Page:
U.S. Stocks Iffy: Commerzbank Analyst Says Exit the Market

U.S. Stocks

Snap a chart of the S&P 500 this morning, and you’ll see the index well off its recent high mark of $3000 – meanwhile, the Dow Jones remains sunken from $26,900 Friday afternoon to around $26,800 Monday ($26,709 at press time.)

SP500 is struggling to reach its previous close at $2,975.95, clawing up from around $2,965 at open.

Citing drops in European stocks overnight, Bloomberg reported before the bell that the S&P is “poised for a third session of drops,” and investors are buckling in for what might be a wild ride. What this analysis misses is that the S&P is still riding on top of one month and six months charts, and a razor’s distance from all-time highs around $3,000. So it’s not “tanking” – just down a bit. Still, some investors are getting decidedly skittish.

A video segment with Peter Dixon of Commerzbank starts with an anchor referring to ‘warning shots’ on the market and asking about the safety of holding U.S. and European bonds.

Dixon agrees that these bonds are “treacherous” to hold, and that there’s likely to be some sort of “snap back” in the bond market over upcoming Fed comments.

However, he indicated the market is probably correct in pricing in three rate cuts, although when those will happen and how large they will be is a matter of uncertainty. “Will they, won’t they” on ate cuts has been making big headlines for days now…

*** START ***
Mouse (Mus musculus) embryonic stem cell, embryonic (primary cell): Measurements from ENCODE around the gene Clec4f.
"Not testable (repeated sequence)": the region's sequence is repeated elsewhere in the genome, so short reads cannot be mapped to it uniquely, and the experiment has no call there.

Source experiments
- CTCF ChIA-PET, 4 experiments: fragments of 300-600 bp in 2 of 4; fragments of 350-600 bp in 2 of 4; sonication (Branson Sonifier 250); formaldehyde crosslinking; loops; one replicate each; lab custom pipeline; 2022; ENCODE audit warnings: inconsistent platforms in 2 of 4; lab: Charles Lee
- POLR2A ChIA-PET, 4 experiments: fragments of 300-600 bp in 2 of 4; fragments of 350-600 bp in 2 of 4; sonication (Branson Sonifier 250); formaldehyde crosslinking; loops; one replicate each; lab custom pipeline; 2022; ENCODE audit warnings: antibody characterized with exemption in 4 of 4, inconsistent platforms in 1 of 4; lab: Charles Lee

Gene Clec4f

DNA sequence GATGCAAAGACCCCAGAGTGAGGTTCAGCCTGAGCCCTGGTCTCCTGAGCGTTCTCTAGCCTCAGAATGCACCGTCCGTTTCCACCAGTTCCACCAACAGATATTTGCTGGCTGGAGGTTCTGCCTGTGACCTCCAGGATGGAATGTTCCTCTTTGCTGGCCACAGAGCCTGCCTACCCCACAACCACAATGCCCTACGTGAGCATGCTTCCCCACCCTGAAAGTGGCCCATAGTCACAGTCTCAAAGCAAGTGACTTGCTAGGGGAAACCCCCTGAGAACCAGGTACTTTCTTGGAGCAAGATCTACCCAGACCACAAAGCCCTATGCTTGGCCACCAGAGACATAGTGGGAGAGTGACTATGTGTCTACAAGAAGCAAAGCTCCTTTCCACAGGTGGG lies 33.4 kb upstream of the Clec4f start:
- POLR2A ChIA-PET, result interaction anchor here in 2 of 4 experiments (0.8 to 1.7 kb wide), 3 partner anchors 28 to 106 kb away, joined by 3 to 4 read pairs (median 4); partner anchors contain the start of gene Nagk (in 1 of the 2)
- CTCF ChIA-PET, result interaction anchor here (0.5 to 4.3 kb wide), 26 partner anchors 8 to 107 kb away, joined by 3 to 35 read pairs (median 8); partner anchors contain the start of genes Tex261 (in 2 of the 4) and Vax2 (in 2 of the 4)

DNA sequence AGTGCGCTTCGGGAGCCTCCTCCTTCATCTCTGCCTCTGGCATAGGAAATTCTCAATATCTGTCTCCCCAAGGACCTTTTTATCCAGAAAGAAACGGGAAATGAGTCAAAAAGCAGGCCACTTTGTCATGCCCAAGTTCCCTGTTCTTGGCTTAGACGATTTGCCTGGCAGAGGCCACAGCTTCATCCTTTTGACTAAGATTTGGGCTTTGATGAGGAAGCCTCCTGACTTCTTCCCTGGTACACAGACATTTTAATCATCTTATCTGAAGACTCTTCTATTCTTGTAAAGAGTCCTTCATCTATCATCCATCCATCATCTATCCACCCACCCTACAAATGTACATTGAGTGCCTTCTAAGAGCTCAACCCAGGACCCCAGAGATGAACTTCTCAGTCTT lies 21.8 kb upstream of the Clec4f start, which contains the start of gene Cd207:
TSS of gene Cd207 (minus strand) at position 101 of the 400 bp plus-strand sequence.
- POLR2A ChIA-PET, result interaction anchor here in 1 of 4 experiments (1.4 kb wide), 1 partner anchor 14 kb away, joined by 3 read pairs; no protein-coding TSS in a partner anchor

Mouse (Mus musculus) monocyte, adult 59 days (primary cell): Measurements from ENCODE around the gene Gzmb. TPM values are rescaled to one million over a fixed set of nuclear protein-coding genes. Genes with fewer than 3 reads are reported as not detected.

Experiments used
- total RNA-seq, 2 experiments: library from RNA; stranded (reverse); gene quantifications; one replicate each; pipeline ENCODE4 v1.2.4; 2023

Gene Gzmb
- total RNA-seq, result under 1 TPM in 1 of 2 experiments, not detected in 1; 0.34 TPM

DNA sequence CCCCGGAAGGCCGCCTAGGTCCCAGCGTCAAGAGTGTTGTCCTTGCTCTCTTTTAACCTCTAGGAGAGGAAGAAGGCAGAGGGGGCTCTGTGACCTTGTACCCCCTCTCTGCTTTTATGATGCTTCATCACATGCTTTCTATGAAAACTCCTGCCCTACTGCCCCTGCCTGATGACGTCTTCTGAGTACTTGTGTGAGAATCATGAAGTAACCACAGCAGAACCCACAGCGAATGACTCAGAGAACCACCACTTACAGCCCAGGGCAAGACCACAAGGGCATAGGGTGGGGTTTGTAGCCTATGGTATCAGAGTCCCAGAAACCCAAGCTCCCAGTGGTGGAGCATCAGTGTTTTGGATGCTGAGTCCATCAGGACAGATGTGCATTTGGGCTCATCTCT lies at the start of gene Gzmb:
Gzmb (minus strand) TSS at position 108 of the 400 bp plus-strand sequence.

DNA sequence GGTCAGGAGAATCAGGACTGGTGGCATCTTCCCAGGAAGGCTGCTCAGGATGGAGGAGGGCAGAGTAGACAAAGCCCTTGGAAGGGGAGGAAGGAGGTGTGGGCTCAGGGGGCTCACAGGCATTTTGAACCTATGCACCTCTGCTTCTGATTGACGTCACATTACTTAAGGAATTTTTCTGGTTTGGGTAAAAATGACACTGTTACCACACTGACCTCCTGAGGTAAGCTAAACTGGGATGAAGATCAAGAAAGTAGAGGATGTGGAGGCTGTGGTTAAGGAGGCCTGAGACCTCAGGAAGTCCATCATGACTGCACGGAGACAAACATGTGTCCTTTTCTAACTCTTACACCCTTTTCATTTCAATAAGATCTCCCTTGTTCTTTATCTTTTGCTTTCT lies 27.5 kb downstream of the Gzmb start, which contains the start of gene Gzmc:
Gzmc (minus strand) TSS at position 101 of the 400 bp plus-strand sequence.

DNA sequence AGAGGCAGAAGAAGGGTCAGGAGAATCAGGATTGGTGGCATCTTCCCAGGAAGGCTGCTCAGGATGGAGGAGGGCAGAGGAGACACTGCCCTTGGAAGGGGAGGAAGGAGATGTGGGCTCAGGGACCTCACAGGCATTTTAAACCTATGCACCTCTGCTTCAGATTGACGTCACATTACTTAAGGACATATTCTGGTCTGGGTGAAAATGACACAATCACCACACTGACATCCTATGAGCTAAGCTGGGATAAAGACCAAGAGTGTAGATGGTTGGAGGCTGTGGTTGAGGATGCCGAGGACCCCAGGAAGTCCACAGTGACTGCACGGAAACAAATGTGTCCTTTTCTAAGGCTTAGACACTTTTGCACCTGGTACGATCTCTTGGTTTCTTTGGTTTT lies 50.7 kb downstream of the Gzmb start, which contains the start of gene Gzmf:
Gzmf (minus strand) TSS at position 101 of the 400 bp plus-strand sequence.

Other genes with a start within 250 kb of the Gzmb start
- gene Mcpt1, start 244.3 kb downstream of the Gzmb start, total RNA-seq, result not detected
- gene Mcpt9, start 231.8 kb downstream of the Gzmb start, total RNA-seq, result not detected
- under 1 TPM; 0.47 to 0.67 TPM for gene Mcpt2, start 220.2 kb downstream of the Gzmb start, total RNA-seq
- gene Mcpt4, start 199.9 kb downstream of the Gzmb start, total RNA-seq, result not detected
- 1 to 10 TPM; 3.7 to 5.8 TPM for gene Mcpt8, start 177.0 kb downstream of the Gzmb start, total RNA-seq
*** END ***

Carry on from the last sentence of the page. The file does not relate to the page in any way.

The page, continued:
Asked about what investors should do on today’s market, Dixon emphatically suggested avoiding equity markets.

“I think a lot of investors who are already in the market are thinking that it’s time to get out,” Dixon said, urging investors to second-guess an impulse to go up the down staircase now and into equities that stand to get battered, if not this week, then later.

As for the underlying reasons for an upcoming bear market, or even a recession, the primary culprit is obvious – ongoing fears over trade conflicts that have expanded beyond US/China relations to include unlikely counterparties like Mexico and the European Union.

Against this backdrop, the market may very well, as the Bloomberg commentators suggested, throw a “bond market tantrum,” not to mention other gyrations if the investment community the doesn’t get the rate cut that they feel they need, and that the president has been demanding for some time now.

As Dixon says, it may be time for investors to consider some form of alternate holdings for the duration.